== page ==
Figure 21: Third page of reworked Laden story by Mantu Chitrakar. Pencil on paper.
Figure 22: Third page of Mantu’s original Laden story. Pencil on paper.
He used the idea of flexible panel size to good effect on the first page, arranging a series of small rectangles at the top of the first page, filling them with his favourite images of butterflies, cows, tigers etc. and the iconic killer plane below, unframed—its face directed toward a group of museum visitors positioned just beneath as if to suggest that a storytelling session is underway. The rest of the story was to be shown as a flashback with full page panels showing the airplane coming closer and closer to the tower, cutting to a scene depicting the devastation wrought by the crash. When I remarked on the images of animals and insects on the first page he said that he was trying to depict a room in a museum with display cabinets filled with curious and beautiful things.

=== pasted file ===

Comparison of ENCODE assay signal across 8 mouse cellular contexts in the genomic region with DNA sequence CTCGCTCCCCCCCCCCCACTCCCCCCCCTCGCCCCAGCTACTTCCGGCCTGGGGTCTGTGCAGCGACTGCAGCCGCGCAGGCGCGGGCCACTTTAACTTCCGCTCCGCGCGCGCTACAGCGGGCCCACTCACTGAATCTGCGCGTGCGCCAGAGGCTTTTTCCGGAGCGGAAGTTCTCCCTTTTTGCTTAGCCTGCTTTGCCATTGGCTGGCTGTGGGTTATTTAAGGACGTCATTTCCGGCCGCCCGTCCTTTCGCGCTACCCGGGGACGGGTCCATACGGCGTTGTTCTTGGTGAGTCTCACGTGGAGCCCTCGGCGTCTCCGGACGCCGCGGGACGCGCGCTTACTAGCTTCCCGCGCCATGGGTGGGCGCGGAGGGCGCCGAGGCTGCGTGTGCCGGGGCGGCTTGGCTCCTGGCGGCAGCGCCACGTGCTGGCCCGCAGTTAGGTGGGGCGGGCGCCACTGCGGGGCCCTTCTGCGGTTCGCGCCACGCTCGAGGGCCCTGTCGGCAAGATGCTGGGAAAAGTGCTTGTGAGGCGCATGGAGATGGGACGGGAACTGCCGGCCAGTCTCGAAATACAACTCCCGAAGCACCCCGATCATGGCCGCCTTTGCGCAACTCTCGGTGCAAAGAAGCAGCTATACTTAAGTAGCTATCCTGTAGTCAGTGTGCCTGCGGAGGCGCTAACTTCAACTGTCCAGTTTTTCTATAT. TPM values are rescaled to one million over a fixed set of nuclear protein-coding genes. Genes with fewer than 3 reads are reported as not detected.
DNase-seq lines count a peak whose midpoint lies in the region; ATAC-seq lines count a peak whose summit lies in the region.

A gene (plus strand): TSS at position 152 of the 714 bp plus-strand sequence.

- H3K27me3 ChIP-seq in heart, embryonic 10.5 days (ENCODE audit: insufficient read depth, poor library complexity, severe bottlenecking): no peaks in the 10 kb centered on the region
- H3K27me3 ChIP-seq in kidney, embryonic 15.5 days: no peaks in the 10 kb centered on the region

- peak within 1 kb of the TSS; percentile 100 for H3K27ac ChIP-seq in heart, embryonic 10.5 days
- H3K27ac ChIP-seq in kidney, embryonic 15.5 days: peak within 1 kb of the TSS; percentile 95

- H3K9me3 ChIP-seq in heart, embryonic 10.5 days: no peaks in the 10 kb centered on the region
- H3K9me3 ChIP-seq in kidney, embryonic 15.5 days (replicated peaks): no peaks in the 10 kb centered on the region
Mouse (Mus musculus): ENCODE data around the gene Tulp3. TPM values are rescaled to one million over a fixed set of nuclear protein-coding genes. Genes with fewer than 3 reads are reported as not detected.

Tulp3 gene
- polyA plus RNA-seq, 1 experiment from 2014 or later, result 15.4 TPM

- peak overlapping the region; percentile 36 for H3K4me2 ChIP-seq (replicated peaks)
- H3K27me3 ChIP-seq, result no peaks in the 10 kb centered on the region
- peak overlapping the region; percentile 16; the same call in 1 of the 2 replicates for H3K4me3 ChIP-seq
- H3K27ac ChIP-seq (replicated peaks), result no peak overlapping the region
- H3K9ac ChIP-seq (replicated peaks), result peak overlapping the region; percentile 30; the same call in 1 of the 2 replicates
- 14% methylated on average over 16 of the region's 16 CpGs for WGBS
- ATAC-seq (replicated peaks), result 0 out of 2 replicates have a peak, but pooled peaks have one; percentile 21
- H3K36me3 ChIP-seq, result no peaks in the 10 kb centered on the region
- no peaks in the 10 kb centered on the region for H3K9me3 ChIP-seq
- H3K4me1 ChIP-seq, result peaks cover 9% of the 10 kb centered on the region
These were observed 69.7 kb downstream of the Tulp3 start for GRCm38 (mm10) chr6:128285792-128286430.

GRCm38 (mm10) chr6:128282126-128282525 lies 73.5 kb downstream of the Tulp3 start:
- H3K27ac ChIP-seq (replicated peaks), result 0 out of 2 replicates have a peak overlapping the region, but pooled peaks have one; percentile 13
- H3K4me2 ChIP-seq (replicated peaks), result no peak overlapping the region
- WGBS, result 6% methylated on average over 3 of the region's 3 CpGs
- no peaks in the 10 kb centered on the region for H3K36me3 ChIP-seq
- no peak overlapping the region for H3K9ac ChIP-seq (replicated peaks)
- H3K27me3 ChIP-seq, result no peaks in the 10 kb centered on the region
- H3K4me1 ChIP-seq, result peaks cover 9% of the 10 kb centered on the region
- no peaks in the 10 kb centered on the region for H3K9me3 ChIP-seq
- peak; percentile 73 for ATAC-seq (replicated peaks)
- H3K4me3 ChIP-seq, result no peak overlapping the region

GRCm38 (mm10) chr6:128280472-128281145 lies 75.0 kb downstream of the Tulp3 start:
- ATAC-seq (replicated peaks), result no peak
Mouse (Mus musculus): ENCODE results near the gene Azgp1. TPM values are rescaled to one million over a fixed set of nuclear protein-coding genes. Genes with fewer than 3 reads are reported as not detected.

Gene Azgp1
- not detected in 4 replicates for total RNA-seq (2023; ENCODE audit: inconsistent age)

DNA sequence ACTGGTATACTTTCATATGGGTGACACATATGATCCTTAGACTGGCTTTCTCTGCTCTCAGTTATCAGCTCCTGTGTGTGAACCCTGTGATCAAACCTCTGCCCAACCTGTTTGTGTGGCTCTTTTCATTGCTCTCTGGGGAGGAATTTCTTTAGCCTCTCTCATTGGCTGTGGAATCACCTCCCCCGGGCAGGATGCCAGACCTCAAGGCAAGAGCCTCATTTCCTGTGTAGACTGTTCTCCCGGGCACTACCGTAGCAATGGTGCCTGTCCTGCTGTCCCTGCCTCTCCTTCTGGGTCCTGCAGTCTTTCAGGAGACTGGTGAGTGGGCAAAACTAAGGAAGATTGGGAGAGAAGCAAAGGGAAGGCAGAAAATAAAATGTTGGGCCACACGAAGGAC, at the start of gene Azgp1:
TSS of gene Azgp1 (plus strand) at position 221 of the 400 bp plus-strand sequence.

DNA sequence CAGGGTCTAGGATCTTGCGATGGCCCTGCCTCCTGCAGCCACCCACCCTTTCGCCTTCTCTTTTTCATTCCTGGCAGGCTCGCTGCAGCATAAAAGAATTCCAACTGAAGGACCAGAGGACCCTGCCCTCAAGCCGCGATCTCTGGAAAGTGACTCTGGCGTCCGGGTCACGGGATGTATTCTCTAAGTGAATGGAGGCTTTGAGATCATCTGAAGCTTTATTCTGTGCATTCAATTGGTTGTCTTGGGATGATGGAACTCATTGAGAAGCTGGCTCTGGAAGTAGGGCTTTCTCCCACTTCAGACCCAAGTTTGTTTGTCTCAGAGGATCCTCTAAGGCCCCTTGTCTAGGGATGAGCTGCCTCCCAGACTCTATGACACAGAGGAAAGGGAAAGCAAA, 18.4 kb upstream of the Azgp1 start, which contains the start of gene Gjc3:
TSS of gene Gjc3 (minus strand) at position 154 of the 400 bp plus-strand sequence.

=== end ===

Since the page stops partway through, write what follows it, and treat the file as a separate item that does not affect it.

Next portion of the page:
Mantu's drawings were then worked upon by David, one of the Tara team members who used photoshop to show Mantu how his images could be modified to become characters in a comic book story, showing,in the process, the significant structural contrasts between the two narrative types. Guided by Orijit, the comics' specialist, and Mantu's choice of the damaged plane as narrator, David turned to science fiction to humanize the plane. With a minimum of words and a few judicious adjustments to Mantu's drawings of the airplane, David transformed the story into an exploration of the latter's subjective life. The removal of the beard from the airplane's face in the first frame of the flashback helped to suggest a disjunction between the beginning and the end of the story, giving it a discrete, bounded fairytale-like structure very different from the open-ended mythic-like quality that the Chitrakar stories tend to show. Thus, in David's re-worked version of Mantu's story the first frame of the flashback shows the airplane in a horizontal position, in mid air as it were, not suggesting any specific direction. The text at the bottom conveys the mood, "Once I was a happy plane." From the second frame onward, however, the airplane is oriented toward the Tower as if to suggest that its goal has now changed and is focused on destruction. The absence of the beard from the face of the airplane in the first few panels helps to make visible the transformation in personality (figures 19, 20, 21, 22, and 23). The bearded plane now signifies an evil personality, mirroring bin Laden's face, reinforced by the text in the last panel, "Something evil was in me that day" that shows a close up of the face against the backdrop of corpses (figure 23). The chain of signification set up by the conflation of beard-bin Laden-monstrous act was avoided, however, by the addition of teardrops to the face of the bearded plane as it approaches the Tower, as if to suggest that the plane was a victim of circumstance and not a willing participant in this terrible event (figure 22).